But it's cheap, near ubiquitous, relatively simple, and requires little knowledge of programming or installing and configuring packages. If you insist on calling below average programmers "crap", then yes, it is a good tool for people of limited programming ability and no particular desire to become better.

-- PaulHudson

If you'd like to continue to insist that weird, cranky, old VB has some kind of advantage for beginners over elegant, clean, little Python, I'd appreciate it ever so much if you'd explain in concrete terms what that advantage might be. PrettyPlease? -- PeterMerel

Answered above. Also, is there a Visual Python, where in one box, I get everything to just put forms up, double-click to add some code, build components, simple? No? I rest my case.

-- sg

In answer, to your post as a whole but to the above-commented paragraph in particular: So do other languages that are not VB. Delphi anyone? Plenty of books in the bookstore for it, completely integrated, an outstanding GUI builder, lots of add-in components for it, a real compiler not an interpreter, a clean, orthogonal object framework, and a nice clean language. Or if you really want to do something simple and don't care about the quality of the language, you could probably use a so-called 'multimedia authoring package' and get the same effect, and it'd hold your hand every step of the way.

So why use VB, which only has some, not all, of those things, and doesn't seem to provide anything special of its own that the others do not? "Do you want Product A with X, Y and Z, or product B with only Y?"

I don't want to harp on about this, but no-one provides me with a satisfactory answer and until they do, and as long as people keep saying but-VB-has-a-GUI-builder while ignoring other languages possessing GUI builders that are as good or better, I shall feel perfectly entitled keep harping on. ;} -- CanisLupus

It's true that Delphi has a good integrated IDE. But a bookstore in Sydney has about four shelves of VB books, and no Delphi books. And the syntax is terribly complicated. I could probably get the semicolons right. Pity the beginners!

I really take issue with this statement. The Delphi syntax (when you're not point'n'clicking) is pure Object Pascal. A language which, in Australia, is taught to High School students as their first language with good success. Beyond this, I have personally taught a class of "CRUD" programmers pascal in 4 days, with success. In fact, the biggest problem was the inability to introduce a GUI into the course.

The real clincher is the Delphi lesson a technophobe was given by a delphi master friend of mine. By the end of 3 hours she was coding, and the next day I couldn't convince her she had actually been programming! She found the syntax to be "almost English", and "not complicated like that programming stuff". I'm afraid that in 15 years I have found absolutely no evidence to support your assertion, and ample evidence to the contrary. -- AndraeMuys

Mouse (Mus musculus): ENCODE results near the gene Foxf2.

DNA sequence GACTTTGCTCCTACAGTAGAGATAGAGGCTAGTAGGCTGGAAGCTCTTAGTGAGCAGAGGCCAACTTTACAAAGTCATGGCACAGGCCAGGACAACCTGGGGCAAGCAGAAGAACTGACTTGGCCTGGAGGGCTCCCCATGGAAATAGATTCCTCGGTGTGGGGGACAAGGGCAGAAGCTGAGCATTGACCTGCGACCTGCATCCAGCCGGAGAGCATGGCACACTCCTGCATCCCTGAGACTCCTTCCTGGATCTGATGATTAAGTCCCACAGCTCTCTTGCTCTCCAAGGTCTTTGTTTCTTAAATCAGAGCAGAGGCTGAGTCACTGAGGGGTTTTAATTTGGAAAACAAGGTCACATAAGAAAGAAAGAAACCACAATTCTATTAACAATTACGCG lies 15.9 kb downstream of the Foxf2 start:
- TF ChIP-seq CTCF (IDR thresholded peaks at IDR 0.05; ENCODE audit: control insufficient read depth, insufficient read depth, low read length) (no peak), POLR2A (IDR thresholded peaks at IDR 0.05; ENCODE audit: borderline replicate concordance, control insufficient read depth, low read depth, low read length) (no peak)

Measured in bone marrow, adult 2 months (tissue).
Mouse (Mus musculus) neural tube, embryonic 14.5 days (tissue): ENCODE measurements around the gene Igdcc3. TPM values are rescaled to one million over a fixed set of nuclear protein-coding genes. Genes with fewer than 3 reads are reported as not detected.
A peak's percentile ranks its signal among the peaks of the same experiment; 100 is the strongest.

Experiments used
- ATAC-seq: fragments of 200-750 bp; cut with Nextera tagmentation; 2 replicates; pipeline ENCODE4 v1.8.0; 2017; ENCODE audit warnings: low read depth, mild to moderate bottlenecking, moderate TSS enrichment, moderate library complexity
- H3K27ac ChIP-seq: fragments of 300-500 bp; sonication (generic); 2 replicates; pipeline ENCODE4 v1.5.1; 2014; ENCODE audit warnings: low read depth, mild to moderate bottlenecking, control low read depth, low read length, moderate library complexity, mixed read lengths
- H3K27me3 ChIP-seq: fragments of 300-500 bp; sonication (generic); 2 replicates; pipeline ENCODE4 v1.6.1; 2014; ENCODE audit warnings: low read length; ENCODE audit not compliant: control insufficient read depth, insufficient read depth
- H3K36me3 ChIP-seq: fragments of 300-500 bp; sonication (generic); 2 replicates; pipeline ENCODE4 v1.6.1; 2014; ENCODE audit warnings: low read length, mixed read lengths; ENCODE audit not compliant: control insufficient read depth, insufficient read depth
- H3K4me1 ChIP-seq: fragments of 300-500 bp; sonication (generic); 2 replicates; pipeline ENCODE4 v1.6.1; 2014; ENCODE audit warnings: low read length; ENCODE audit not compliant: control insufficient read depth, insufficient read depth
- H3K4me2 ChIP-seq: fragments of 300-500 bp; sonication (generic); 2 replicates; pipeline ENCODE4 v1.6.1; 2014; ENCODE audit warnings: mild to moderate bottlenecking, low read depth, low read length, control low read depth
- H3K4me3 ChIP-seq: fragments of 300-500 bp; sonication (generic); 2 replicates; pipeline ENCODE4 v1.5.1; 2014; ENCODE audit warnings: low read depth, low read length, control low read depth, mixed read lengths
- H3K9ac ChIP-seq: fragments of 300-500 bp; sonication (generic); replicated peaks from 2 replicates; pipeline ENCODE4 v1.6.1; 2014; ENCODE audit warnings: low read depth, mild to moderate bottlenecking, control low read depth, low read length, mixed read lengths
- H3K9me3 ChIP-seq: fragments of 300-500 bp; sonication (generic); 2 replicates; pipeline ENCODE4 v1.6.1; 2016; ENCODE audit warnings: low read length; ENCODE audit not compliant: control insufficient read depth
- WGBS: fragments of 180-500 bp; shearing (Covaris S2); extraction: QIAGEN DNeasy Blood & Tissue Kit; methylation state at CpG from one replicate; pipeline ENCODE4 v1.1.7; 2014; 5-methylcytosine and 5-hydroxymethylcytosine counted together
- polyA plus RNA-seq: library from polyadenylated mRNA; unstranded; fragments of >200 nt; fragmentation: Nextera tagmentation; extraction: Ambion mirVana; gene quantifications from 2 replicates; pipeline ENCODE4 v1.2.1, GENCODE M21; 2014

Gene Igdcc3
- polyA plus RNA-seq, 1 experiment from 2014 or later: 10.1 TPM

That says nothing about Delphi and everything about the teaching skills of the master.

Hello, World in VBScript - one line of text:

MsgBox "Hello, World."

Hello, World in Delphi - many lines of text (please fill in exact details):

 program something
 ShowMessage?('Hello, World.');

"How to use Delphi:"

Here is a procedure for creating the Delphi hello world program:

(although the easiest way requires no programming: just drag-drop a Label from the toolbar onto a blank form, click on its Caption property and type in Hello, World. -- CanisLupus)

Gee, what a copy of VisualBasic, years before it.

or just drag a Label and ... Gee what a rip-off of VisualBasic. You can't have it both ways, Sam. Above, you claim Python isn't good enough because it's not VisualBasic. Here, you say Delphi isn't good enough because it can be used in a manner similar to VisualBasic. Make up your mind, eh? Couldn't they think of anything original? And in Pascal? Who the heck programs in Pascal other than intro CS students in the 80s? Not even Wirth does.

<OFFTOPIC>Programming Techniques ( = Algorithms and Data Structures + my college is silly ) swear by Pascal. Same as some instructors. Groan.</OFFTOPIC>

How easy it is or is not to make an API invocations is a rather silly metric on language features IMO. Besides, every FreeAsInBeer IDE and its mum will generate a program stub for you, so this whole minor pissing match is more moot than some of what I've seen around. -- David Vallner

-- sg

And the size of the HelloWorld program is important because?

... that's the size of program many novices (especially those doing this on their own) start out with

Eric makes a good point: If your application is on the same order of size and complexity as HelloWorld, VB is a viable option. ;->

And many programs written by novices are not a lot more complicated than that.

I agree that Delphi would be a reasonable choice, from what I know about it (which is little). But it isn't as ubiquitous as VB. VB books and software are everywhere (e.g. our local Staples (which isn't quite the same as the US chain)) where Delphi isn't.

If you're not convinced by this, then I don't know what more to say. There are better choices than VB. That doesn't make VB a bad choice.

If I had to teach a novice (as opposed to suggesting something for a novice to teach themselves), I'd choose Dolphin Smalltalk, as it happens. -- PaulHudson

Why not Squeak? -- EricUlevik

Squeak is wonderful, but it is very different from the Windows environment. Dolphin looks very similar to the typical development environment, largely because it uses the standard Win32 widgets. Some of the changes in the Squeak environment can be distracting, and many of the neat extras have minimal documentation. Anyone who is going to appreciate the openness of Squeak is probably not a novice anymore...